How Is The Company Coping With The War?
DB: When the war broke out, both of us had already been living abroad for four years. First, it was the USA and then Portugal. We were here, in Lisbon, on the 24th of February too. I woke up in the morning and saw a bunch of messages on my phone. I read them and woke up my wife Ira, saying, “Wake up. It’s war.”
DK: The 24th of February was kind of a blur for me. I remember how I remotely guided the first evacuation convoy with some members of my family out of Kyiv; how I planned the route so that it was a long way from potentially dangerous places; how I followed the news, etc. At that moment, our colleagues – those who were in relatively safe places – were already helping those who were in war-stricken areas in every way they could.
DB: The following two weeks rushed by like one day. Every day, we took care of the most essential things, from finding and renting evacuation buses to guiding cars with our colleagues and their relatives along the safest routes toward Western Ukraine.
More and more of our colleagues got involved in the evacuation efforts. Those who could work picked up the work tasks that their colleagues couldn’t handle. Looking back, I can say that I am proud of the way the whole company acted during that trying period.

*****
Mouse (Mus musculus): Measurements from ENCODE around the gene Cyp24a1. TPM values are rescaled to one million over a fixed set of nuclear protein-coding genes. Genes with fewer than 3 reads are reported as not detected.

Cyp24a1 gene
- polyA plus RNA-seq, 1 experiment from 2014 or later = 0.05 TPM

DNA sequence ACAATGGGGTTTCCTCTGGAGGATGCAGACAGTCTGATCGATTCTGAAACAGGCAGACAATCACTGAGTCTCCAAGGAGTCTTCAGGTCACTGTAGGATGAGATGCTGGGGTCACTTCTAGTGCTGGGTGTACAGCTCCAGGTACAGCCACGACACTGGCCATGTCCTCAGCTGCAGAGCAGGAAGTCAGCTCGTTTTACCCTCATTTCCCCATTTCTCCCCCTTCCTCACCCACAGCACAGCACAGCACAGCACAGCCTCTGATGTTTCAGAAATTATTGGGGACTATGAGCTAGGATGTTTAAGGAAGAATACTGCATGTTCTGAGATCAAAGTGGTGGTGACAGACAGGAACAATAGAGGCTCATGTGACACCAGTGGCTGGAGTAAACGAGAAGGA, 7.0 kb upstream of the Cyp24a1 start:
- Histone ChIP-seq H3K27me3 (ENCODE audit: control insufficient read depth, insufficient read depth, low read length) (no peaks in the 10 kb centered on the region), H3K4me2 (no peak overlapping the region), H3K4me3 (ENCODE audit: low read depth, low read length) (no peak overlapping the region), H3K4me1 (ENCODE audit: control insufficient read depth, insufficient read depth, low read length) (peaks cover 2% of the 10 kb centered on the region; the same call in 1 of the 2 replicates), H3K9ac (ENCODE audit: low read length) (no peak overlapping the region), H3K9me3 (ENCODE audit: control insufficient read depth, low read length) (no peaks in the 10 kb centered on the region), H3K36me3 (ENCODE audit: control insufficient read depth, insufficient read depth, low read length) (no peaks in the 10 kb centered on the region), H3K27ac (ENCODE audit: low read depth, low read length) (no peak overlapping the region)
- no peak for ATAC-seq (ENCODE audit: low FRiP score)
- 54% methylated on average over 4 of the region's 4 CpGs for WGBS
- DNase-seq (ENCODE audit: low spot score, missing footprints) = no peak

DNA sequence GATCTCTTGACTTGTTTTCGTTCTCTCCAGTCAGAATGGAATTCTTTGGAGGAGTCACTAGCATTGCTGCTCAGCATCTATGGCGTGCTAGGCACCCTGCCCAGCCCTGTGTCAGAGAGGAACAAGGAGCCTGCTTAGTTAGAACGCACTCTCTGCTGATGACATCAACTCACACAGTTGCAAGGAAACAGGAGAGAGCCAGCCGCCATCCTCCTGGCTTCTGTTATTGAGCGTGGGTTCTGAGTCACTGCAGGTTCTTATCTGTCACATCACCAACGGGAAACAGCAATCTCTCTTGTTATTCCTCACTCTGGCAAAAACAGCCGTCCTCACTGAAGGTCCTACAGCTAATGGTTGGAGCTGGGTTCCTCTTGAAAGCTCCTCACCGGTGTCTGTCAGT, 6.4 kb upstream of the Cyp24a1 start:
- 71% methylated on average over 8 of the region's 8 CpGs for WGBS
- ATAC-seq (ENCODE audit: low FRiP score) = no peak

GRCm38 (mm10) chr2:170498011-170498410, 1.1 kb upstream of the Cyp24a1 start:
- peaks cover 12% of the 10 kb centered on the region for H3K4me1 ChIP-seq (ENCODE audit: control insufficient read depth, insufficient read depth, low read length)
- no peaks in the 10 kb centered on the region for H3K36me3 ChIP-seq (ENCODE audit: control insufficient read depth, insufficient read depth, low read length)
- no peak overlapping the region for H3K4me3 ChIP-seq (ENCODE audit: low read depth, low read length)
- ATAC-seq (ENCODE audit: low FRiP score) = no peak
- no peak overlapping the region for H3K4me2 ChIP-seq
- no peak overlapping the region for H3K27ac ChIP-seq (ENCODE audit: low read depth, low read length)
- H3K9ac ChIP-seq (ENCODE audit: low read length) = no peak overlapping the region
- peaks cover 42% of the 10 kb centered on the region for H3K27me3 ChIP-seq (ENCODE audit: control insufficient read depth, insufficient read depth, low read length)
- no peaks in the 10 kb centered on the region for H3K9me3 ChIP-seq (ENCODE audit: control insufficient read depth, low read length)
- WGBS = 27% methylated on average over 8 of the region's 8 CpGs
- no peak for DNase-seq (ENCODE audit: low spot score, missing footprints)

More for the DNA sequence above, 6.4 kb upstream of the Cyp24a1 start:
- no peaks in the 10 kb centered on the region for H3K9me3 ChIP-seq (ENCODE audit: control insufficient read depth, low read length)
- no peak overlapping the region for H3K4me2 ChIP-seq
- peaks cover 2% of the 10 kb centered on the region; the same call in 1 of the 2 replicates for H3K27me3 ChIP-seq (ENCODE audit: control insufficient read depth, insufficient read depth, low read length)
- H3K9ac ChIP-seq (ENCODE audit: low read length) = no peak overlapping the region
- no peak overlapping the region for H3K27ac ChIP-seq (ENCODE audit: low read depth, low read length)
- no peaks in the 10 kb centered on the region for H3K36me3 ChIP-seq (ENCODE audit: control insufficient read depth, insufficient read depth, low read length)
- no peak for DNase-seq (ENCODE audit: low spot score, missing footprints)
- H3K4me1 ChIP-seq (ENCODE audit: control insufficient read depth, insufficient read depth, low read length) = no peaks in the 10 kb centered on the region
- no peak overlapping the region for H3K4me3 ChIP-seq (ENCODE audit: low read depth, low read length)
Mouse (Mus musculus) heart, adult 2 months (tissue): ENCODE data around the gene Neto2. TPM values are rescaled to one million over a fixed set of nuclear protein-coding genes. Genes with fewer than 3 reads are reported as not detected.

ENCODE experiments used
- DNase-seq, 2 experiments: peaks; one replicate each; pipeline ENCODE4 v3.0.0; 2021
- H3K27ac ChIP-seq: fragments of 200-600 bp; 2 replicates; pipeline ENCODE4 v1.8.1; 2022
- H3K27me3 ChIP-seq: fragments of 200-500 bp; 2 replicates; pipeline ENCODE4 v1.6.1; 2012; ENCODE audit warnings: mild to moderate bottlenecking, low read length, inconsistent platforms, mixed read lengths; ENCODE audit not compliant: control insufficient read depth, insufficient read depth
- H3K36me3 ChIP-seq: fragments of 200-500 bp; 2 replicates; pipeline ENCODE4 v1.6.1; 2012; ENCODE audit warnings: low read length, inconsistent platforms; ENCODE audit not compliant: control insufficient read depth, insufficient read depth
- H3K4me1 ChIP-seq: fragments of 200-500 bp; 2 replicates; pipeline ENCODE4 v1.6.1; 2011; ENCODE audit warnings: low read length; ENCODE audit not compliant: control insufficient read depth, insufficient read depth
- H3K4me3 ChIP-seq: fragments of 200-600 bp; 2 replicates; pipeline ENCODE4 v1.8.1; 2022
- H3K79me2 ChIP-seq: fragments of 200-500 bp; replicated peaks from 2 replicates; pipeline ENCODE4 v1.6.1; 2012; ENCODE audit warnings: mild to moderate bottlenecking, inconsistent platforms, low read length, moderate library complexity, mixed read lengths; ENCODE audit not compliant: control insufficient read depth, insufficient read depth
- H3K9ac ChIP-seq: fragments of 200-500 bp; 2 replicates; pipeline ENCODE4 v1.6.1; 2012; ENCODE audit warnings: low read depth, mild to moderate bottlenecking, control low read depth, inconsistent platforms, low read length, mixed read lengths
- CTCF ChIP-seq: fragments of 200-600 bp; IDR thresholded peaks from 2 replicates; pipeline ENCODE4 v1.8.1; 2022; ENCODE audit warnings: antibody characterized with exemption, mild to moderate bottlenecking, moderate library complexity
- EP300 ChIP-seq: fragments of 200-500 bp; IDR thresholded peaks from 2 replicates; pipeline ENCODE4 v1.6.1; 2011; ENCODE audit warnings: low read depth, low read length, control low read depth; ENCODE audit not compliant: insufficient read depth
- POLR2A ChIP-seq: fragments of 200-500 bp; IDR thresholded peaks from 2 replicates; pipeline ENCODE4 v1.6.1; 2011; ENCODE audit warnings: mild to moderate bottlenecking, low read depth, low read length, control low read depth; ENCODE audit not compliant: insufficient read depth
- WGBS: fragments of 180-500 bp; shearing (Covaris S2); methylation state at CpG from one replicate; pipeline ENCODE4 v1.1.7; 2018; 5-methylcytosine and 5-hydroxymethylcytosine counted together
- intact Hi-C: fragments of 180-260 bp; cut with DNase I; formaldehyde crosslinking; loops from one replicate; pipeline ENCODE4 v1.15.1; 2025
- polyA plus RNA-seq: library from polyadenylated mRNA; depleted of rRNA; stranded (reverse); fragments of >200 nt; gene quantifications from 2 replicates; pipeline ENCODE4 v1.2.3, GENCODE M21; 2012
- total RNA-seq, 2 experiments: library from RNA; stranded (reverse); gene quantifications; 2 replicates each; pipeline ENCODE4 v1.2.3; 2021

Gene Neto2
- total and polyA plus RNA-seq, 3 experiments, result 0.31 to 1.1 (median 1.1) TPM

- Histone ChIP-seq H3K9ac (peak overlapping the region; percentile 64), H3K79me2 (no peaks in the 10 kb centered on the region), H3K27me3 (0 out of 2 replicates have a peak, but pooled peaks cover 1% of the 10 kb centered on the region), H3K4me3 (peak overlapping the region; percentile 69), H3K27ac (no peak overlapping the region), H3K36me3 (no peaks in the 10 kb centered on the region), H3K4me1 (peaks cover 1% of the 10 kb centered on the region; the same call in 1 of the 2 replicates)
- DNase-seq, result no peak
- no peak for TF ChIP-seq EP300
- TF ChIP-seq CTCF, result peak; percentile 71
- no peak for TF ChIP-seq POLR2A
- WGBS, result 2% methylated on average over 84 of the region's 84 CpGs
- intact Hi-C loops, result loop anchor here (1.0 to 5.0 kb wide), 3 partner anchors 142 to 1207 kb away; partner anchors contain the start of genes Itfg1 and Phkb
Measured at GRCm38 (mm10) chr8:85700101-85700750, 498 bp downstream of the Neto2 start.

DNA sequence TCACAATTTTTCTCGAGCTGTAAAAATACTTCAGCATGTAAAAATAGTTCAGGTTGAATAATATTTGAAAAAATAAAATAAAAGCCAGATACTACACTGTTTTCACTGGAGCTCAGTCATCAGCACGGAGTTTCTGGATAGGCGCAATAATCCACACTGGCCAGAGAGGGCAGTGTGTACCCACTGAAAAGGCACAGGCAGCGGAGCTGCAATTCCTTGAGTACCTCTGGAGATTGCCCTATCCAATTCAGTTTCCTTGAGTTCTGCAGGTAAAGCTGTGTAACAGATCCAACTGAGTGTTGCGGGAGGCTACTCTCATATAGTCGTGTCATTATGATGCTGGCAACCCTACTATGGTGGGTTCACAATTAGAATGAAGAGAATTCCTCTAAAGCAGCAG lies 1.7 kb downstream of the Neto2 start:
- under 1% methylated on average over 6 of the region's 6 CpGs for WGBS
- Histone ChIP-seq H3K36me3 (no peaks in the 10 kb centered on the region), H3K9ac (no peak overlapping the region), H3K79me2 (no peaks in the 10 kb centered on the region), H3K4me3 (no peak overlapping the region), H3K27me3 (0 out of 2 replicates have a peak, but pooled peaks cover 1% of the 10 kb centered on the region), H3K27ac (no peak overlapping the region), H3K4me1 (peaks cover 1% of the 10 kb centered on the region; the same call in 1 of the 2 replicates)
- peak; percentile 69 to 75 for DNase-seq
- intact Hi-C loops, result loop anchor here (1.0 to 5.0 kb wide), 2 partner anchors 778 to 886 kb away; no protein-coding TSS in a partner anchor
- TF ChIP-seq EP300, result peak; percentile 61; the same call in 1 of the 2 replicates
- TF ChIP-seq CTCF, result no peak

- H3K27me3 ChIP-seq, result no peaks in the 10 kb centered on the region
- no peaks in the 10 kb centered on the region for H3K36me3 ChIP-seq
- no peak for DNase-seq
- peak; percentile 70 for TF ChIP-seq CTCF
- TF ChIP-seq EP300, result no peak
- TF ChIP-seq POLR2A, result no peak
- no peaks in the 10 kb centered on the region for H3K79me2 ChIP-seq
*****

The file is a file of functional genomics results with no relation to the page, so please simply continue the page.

DK: Certainly. I saw the crisis bring out the best in all of us. For example, some people picked up their colleagues from the suburbs in their own cars and brought them to the evacuation buses despite the shelling and gunfire all around. All that made a strong impression on me.
By the first week of March, a great number of our colleagues and their families had to leave Kharkiv where the largest office for P2H used to be located as well as other towns and cities that were being shelled by the aggressor.
Most of the people settled down in a hotel in Lviv rented by the company, which is still a temporary home for many of our colleagues. With time, some people moved to the EU countries while a small group returned to their homes.
At the moment, around five of our colleagues are still staying in really dangerous areas not counting those who are fighting for Ukraine in the Armed Forces and Territory Defense Units.
DB: As for our clients, they started to write to us from the very first days of the war offering their help from providing financial aid to accommodating our colleagues in their homes. We received and are still receiving words of support and solidarity from them.